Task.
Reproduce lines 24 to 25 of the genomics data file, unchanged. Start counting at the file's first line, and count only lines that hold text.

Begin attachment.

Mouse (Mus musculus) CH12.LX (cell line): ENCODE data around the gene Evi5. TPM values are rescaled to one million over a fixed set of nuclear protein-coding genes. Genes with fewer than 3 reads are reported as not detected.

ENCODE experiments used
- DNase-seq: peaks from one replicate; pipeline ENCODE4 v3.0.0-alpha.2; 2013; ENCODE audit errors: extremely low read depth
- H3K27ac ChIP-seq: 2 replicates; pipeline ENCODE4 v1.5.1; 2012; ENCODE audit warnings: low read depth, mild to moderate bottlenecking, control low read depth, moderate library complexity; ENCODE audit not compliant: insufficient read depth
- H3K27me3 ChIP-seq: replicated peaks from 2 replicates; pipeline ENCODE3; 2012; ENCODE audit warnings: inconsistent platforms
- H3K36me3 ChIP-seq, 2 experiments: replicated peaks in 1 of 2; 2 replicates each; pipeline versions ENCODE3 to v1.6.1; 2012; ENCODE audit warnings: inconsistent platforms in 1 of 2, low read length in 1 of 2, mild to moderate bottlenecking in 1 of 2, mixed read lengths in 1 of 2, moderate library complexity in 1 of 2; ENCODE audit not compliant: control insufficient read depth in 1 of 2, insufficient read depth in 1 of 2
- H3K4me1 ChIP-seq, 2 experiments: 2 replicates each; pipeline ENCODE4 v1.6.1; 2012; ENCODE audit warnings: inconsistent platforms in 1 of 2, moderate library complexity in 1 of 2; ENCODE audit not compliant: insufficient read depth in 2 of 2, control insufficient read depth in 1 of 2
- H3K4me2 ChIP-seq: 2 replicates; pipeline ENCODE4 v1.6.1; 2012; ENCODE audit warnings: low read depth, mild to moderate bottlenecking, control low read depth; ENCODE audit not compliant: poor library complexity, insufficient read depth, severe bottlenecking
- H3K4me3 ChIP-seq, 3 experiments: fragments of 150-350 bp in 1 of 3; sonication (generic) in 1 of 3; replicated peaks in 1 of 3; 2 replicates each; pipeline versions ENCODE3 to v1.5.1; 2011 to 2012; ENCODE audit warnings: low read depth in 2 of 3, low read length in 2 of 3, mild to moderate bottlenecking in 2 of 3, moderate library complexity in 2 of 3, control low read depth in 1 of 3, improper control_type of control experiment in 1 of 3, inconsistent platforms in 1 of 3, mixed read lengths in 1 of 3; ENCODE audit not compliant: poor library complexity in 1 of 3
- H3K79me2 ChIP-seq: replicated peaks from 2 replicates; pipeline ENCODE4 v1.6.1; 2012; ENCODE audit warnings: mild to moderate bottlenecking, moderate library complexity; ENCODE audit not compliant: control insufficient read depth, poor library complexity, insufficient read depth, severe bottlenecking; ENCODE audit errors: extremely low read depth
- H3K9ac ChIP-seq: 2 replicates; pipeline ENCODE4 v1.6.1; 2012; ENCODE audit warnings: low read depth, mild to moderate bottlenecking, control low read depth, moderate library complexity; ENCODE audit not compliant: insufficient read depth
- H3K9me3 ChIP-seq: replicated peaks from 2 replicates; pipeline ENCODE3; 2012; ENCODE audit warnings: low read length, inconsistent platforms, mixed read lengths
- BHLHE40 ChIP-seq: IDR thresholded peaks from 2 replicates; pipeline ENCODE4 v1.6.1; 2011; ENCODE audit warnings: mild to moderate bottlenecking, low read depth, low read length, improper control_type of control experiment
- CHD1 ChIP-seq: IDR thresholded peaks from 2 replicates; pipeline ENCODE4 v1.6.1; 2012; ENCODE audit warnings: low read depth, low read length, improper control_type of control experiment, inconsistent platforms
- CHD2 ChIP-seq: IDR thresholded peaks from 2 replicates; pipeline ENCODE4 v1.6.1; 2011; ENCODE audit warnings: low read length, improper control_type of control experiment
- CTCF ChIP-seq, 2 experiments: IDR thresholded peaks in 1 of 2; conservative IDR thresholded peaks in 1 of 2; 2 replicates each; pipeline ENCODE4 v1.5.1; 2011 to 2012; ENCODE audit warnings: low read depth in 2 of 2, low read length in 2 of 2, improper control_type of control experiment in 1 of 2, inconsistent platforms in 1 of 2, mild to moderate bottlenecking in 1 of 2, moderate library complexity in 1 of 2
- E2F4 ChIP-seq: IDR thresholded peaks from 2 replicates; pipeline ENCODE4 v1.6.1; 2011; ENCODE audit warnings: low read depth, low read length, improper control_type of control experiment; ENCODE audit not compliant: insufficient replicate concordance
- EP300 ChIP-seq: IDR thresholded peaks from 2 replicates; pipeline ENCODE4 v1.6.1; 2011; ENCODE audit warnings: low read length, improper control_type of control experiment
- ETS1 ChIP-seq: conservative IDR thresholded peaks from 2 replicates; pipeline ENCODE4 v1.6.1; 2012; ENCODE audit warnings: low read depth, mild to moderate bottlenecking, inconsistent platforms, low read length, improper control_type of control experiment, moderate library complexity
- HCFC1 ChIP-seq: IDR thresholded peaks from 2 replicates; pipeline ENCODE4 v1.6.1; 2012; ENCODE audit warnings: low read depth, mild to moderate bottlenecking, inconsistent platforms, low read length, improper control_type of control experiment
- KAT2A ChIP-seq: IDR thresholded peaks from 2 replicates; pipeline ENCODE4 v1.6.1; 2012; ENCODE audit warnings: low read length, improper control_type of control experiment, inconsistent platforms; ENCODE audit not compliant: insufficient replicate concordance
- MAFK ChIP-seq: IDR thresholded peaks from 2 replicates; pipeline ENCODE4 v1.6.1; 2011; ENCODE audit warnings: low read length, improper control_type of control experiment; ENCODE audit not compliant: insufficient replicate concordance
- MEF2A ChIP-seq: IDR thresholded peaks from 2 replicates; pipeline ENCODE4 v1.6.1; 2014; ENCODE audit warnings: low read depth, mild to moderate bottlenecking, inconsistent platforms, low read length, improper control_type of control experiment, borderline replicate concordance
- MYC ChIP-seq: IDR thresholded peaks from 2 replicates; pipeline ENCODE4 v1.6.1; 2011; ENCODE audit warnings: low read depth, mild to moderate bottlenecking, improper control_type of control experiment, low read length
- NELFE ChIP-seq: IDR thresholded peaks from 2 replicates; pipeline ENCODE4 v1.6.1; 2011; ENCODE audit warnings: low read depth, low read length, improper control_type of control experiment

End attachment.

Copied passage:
- MYC ChIP-seq: IDR thresholded peaks from 2 replicates; pipeline ENCODE4 v1.6.1; 2011; ENCODE audit warnings: low read depth, mild to moderate bottlenecking, improper control_type of control experiment, low read length
- NELFE ChIP-seq: IDR thresholded peaks from 2 replicates; pipeline ENCODE4 v1.6.1; 2011; ENCODE audit warnings: low read depth, low read length, improper control_type of control experiment